Jack and Mary had a rather unusual wedding night. Jack took Mary home, just as he would have on a regular date and then went to his home. Their first night as husband and wife was spent in separate homes. The following morning, Mary’s mother was doing the laundry when Mary showed up flashing her new ring so that her mom couldn’t help but see it. Her mom immediately let her dad know what had happened at which time her dad shed a few tears. No one seems to know who told Jack’s parents. Possibly, Mary’s dad told him after Jack and Mary had left on their honeymoon. Jack says he sure didn’t tell them. His dad was not happy about the situation.
Jack and Mary went to Denver for about a week for their honeymoon and stayed at the Colorado Hotel. Mary's dad had given Mary some money as a wedding gift, which she almost entirely blew on a gold suit. Jack stopped by the Dewey Ranch to pick up his paycheck and this is what they used for their honeymoon. Mary says that none of the neighbors thought their marriage would ever last, and right now, they’re in their 64th year.
Jack worked for Chauncey Dewey the first year of their marriage. He rented ground from Chauncey eventually and then bought some land for himself. Jack had his first wheat crop in 1947. During this time, Jack had a great time riding steers, bulls, whatever kind of cow he could find with the Dewey boys. One day while riding a steer, he got bucked off, hit the fence and ended up going to the hospital for stitches. This put an end to his riding. I don't know if it was because he had had enough, or if Mary wouldn't let him ride again.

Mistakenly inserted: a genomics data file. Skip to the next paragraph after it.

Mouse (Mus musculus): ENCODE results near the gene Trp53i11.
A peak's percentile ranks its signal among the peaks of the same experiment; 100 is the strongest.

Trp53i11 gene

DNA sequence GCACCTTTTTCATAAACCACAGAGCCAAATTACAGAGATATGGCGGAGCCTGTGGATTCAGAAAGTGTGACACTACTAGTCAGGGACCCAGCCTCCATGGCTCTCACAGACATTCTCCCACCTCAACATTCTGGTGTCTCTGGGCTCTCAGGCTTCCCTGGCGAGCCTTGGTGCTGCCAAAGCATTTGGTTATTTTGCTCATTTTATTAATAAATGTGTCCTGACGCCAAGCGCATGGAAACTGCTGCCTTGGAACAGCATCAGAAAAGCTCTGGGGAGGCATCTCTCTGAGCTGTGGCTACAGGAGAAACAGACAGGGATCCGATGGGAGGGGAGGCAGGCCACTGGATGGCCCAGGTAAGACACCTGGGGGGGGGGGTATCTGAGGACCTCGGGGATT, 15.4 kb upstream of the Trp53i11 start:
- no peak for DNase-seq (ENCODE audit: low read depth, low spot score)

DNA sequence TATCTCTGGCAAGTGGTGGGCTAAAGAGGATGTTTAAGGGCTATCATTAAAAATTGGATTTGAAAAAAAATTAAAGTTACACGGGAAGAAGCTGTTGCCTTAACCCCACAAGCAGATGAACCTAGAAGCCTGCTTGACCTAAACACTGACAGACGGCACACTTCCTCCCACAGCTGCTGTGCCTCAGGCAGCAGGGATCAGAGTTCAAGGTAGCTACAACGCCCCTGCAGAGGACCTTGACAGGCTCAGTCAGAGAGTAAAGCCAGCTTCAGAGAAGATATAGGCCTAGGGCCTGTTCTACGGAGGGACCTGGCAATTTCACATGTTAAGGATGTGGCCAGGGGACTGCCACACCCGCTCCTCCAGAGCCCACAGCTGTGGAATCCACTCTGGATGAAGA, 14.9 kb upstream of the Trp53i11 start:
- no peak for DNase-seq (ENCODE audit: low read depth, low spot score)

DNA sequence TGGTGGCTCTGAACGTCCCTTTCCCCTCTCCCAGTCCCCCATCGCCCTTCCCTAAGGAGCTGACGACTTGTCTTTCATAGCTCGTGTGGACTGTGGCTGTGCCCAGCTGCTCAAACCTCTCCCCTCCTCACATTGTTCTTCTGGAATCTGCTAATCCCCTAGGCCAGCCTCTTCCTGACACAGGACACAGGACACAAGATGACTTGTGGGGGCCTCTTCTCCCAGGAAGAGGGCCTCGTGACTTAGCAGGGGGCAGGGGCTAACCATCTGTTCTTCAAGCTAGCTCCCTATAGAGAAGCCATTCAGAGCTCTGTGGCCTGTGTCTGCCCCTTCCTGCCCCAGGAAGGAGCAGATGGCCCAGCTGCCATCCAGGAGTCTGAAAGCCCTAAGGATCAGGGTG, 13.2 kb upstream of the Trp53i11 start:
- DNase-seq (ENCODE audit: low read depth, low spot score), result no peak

Jack and Mary’s first home was the SE Quarter of 3535, then known as the Bob Baird Basement. It was a basement house and Mary hated living underground. It wasn’t long before they moved to Mary’s parents yard and fixed up an old granary for their home. It had three rooms, a kitchen, living/dining room and one bedroom. Jackie was born while they lived in this house.
In 1947 or 48, Grandpa John bought a quarter of the Lydick place and Jack bought the quarter where the old Lydick house sat. Mary cried when she heard she would have to leave her little house in her parents yard. Jack and his dad fixed the house up. It was a disaster. They put concrete over the wood siding outside of the house and fixed up the interior. Mary fondly remembers the large flower patterned wallpaper that hung in the living room. Vonita and John were both born while living in this house. When they first moved in, they had no electricity and used an outhouse. It was an exciting time for Mary when these conveniences came to her home.
Around 1956, Mary’s parents moved to Colby and Jack and Mary moved their family to the Hurst home. Jack had helped build on to this house when he and Mary lived in the granary. After they moved into the house, they eventually built a room where the back porch was so that they wouldn’t have to go outside to go to the basement and it made a washroom and storage area for Mary. Other than one winter, this is the house where they raised their children. For one winter, Mary stayed with the children in a rented house in Brewster because of bad weather.
In 1947, they lived one winter in Mary’s Grandmother’s house in Atwood while Jack worked for Ernie Hackerott. He helped to gravel what is now a highway from Levant straight to Colby. He also graveled what is known as Whiskey road going from Levant into Colby and some of Highway 25.
Around 1952 or 53, Jack harvested with Ernie Hackerott in South Dakota. At this time, he and Mary actually considered moving to South Dakota.